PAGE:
The Enterprise Server assigns users to principals or groups, rather than to security roles. When you are developing a Java EE application, you don’t need to know what categories of users have been defined for the realm in which the application will be run. In the Java EE platform, the security architecture provides a mechanism for mapping the security roles defined in the application to the users, principals, or groups defined in the runtime realm. The deployer will work with the security view provided by the application developer to implement this mapping.
One way to declare a mapping between a security role used in the application and one or more groups and/or principals defined for the applicable realm of the Enterprise Server is to use the security-role-mapping element in the runtime deployment descriptor (sun-application.xml, sun-web.xml, or sun-ejb-jar.xml.) This is the method to use when the role name defined in the application does not match the group or principal name defined for the Enterprise Server. An example of this role mapping can be found in Part VII, Security, in The Java EE 6 Tutorial, Volume II.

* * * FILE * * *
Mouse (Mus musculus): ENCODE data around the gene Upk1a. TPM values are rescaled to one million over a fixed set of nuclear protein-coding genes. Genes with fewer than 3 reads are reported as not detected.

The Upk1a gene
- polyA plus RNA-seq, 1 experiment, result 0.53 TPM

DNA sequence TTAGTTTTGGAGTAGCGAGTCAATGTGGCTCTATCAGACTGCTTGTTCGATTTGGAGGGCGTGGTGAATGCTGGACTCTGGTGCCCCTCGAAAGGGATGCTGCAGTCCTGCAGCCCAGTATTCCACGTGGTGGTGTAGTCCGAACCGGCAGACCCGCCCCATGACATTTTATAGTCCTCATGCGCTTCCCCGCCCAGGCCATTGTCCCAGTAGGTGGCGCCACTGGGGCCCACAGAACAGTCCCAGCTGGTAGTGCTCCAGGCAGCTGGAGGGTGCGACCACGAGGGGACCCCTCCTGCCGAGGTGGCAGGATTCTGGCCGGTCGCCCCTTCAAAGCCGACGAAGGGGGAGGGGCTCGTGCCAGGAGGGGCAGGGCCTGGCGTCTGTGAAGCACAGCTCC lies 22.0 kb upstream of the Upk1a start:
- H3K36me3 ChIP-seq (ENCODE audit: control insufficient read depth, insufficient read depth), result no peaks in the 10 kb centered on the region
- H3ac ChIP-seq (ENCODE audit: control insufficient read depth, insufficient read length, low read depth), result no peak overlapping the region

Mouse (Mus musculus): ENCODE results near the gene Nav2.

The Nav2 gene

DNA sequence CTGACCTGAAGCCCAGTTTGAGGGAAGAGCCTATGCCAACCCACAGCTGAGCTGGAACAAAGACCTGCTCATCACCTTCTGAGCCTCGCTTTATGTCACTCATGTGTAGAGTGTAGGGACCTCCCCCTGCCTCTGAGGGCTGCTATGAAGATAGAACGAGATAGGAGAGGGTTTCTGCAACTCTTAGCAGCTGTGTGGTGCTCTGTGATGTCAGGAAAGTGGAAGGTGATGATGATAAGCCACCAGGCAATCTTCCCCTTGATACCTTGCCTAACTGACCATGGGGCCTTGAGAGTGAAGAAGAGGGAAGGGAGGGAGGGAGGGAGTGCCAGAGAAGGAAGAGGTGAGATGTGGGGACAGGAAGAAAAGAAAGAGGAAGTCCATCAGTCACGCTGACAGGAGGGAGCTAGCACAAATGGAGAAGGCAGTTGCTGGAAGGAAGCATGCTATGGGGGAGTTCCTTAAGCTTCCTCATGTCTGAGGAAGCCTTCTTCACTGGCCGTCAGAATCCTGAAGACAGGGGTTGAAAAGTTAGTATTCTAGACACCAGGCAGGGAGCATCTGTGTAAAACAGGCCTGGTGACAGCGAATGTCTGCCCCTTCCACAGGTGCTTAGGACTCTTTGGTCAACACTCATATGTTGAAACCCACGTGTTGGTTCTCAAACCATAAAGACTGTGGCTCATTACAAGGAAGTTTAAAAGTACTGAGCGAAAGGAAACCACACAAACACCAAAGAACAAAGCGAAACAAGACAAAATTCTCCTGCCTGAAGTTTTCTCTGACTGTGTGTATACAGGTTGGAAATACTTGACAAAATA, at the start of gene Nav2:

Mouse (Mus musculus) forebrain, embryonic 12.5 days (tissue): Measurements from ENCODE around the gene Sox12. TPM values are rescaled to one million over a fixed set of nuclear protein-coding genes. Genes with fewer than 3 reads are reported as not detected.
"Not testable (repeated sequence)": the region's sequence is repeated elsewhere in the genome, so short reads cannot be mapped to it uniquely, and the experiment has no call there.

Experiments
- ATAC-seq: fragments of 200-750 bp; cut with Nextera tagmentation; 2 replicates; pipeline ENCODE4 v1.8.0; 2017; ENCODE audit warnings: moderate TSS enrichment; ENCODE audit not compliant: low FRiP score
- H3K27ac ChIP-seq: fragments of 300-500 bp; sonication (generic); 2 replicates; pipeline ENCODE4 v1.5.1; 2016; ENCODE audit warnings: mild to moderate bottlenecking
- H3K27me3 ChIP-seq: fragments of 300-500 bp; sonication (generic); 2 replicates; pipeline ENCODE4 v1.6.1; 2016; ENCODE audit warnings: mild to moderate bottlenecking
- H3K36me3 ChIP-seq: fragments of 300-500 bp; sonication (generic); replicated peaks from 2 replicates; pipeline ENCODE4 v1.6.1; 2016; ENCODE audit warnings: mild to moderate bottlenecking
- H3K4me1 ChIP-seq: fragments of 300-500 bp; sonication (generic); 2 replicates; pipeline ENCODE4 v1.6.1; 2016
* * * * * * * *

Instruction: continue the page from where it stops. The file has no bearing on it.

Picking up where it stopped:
In the tutorial, the role names used in the application are the same as the group names defined on the Enterprise Server. Under these circumstances, you can enable a default principal-to-role mapping on the Enterprise Server using the Admin Console. To enable the default principal-to-role-mapping, follow these steps:
Start the Enterprise Server, then the Admin Console.
Expand the Configuration node.
Select the Security node.
On the Security page, check the Enabled box beside Default Principal to Role Mapping.